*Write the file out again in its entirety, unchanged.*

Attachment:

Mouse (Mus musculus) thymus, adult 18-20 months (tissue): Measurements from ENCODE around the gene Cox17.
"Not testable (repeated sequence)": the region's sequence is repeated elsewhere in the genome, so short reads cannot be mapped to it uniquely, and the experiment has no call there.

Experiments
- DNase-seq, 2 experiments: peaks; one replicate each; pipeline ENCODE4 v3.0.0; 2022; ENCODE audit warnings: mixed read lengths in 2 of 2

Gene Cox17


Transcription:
Mouse (Mus musculus) thymus, adult 18-20 months (tissue): Measurements from ENCODE around the gene Cox17.
"Not testable (repeated sequence)": the region's sequence is repeated elsewhere in the genome, so short reads cannot be mapped to it uniquely, and the experiment has no call there.

Experiments
- DNase-seq, 2 experiments: peaks; one replicate each; pipeline ENCODE4 v3.0.0; 2022; ENCODE audit warnings: mixed read lengths in 2 of 2

Gene Cox17